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What is the Epilepsy Diet?

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  • Written By: Erin J. Hill
  • Edited By: Bronwyn Harris
  • Last Modified Date: 12 September 2019
  • Copyright Protected:
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    Conjecture Corporation
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The epilepsy diet, also known as the ketogenic diet, is a dietary plan that heavily restricts carbohydrate consumption while being very heavy on high-fat foods. Generally it is more restrictive than the modified Atkins diets and requires much more closely monitored results. In most cases it is prescribed by a doctor because it has been shown to reduce the number of seizure occurrences in those with epilepsy.

The epilepsy diet is not often used in adults. Although the plan has been shown to be equally as effective in adults as in children, most adults find the diet to be too restrictive. Children who do not yet have such set eating patterns may be more likely to stick with the plan long-term. The epilepsy diet is usually used in those who have not responded to certain seizure medications. It is closely monitored by a registered dietitian.

This diet plan has strict guidelines which much be followed exactly. For this reason, most parents of children using the plan need the professional help of a dietitian. Patients are advised to eat roughly 75 to 100 calories per kilogram (2.2 pounds) of body weight. The amount of carbohydrates and proteins in comparison with certain other fats must also be closely monitored. Carbohydrates must only come from certain sources, therefore many foods are entirely off-limits. Even everyday items like toothpaste must be measured to ensure that no added sugar is found.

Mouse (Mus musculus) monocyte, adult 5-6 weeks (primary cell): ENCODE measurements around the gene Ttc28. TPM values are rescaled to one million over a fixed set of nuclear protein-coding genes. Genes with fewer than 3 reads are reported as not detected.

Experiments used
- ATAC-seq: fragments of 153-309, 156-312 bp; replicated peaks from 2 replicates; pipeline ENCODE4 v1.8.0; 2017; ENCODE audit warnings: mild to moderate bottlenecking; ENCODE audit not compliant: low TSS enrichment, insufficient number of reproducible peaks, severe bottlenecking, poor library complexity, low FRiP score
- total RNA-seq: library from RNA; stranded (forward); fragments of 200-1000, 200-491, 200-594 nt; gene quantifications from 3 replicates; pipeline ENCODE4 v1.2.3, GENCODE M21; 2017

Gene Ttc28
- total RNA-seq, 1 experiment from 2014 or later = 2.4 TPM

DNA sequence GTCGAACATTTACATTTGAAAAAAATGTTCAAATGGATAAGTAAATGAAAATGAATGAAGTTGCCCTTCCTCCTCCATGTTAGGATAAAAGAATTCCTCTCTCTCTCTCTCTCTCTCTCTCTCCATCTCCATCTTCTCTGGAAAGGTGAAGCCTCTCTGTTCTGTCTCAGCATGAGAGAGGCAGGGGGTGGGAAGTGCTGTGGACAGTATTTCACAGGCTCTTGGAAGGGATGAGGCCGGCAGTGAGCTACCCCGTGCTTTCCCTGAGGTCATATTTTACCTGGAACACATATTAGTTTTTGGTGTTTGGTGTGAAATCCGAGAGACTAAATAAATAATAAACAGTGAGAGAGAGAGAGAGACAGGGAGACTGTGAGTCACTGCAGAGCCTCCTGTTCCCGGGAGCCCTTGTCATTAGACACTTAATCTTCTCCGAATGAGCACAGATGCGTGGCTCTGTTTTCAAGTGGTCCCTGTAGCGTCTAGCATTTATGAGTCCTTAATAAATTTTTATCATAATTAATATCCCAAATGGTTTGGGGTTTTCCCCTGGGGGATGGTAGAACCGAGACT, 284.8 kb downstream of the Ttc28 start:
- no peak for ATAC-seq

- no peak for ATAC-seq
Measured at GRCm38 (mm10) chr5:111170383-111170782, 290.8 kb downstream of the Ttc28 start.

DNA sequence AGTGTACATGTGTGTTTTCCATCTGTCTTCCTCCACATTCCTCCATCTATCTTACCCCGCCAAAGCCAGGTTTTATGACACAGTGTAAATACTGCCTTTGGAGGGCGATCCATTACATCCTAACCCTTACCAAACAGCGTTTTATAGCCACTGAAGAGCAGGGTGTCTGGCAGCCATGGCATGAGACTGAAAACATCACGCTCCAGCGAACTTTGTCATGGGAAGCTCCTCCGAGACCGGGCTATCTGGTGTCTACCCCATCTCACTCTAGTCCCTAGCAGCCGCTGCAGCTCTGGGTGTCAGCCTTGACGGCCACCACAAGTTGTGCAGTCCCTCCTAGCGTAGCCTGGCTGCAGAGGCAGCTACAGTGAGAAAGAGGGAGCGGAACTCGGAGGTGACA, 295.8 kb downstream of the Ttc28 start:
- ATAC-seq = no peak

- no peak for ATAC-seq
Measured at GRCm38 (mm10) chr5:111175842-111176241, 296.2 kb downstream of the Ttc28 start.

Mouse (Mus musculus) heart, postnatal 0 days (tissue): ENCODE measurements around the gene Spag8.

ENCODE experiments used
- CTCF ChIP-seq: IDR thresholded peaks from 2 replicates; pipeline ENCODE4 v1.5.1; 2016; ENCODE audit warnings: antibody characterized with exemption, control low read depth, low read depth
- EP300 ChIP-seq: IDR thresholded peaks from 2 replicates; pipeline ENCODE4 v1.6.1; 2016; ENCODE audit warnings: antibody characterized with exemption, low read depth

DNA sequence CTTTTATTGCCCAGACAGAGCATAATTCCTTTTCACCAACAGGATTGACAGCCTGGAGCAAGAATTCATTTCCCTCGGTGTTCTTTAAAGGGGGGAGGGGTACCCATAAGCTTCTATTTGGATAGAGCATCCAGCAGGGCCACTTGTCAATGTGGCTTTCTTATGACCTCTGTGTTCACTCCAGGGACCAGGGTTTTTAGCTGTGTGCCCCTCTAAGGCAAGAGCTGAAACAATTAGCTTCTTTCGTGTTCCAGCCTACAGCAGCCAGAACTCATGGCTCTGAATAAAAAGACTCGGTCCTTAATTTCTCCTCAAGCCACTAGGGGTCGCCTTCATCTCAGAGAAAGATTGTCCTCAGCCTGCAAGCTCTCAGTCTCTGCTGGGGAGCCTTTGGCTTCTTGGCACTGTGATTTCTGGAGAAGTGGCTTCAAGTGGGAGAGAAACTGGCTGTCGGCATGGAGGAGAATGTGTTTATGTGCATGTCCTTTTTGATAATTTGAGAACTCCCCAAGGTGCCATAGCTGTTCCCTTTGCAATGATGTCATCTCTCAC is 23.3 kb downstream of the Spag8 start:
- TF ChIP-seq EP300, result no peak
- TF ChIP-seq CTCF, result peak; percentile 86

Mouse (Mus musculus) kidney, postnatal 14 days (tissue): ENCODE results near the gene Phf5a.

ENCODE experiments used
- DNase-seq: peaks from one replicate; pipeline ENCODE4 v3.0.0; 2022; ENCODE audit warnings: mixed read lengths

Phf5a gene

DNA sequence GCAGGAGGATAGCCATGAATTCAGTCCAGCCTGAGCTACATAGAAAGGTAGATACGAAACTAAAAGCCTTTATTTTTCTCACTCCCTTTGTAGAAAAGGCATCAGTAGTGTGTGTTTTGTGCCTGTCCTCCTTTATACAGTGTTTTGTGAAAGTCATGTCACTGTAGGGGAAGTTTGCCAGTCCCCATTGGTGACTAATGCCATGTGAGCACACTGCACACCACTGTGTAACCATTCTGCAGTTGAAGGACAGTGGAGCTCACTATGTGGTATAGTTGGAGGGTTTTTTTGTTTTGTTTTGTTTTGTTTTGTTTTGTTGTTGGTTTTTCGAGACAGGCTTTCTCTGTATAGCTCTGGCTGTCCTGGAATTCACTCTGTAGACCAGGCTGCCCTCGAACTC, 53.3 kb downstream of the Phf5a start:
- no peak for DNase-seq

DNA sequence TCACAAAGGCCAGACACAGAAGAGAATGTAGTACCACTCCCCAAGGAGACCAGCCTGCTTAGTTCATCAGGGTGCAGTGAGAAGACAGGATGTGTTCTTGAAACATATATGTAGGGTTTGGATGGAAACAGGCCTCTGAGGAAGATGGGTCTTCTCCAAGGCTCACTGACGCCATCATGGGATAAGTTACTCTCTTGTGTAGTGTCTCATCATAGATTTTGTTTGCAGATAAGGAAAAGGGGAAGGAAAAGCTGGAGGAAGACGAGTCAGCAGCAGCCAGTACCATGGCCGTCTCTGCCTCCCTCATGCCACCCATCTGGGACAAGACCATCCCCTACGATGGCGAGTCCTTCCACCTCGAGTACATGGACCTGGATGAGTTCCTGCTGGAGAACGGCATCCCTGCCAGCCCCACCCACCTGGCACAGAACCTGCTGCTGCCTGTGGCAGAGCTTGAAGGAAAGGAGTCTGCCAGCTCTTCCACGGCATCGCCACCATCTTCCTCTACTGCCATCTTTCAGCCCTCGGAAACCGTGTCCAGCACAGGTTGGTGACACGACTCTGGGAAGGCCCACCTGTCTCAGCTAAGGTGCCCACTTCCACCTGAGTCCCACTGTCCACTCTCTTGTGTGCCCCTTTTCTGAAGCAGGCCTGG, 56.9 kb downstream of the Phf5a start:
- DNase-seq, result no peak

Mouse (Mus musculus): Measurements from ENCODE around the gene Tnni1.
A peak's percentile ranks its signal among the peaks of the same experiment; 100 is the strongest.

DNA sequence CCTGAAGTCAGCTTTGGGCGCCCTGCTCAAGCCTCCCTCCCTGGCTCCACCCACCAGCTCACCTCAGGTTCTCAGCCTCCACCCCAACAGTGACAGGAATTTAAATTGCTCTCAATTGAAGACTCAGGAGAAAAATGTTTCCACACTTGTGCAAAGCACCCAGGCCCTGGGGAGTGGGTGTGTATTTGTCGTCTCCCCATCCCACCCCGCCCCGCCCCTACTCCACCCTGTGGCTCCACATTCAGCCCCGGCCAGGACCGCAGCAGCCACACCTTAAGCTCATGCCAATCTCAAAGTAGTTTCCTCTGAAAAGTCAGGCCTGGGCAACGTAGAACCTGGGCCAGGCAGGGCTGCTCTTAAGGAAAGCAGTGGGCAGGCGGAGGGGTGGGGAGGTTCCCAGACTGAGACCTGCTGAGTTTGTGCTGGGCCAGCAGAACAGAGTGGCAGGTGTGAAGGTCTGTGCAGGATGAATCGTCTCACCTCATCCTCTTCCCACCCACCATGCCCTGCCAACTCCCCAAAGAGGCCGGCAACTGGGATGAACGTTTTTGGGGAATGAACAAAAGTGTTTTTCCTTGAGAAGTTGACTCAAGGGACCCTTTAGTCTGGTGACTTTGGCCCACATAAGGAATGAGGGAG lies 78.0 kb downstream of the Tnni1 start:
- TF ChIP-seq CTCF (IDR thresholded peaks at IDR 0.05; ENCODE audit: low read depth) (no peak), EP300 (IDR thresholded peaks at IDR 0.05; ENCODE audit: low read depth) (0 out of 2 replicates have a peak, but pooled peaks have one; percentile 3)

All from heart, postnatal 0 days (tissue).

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Oftentimes the epilepsy diet is started in the hospital. The child is usually required to fast from all sustenance other than water for 24 hours. Once this portion is complete, approved foods are slowly introduced. This allows his or her body to adjusted to the change gradually.

Many children will stay on their regular seizure medications while they are on the epilepsy diet. Usually, half of all children on the diet will see a reduction in seizures. Some will stop having seizures altogether. Certain epileptic conditions are more responsive to this treatment than others, so results will vary based on the individual.

Adults who use this or another less restrictive diet plan will follow the same basic principles. The modified Atkins plan, for example, is still very restrictive of carbohydrates and sugars and heavy on certain fats and proteins. Less restrictive options should still be monitored by a licensed dietitian to ensure they are being adhered to properly and are working effectively.

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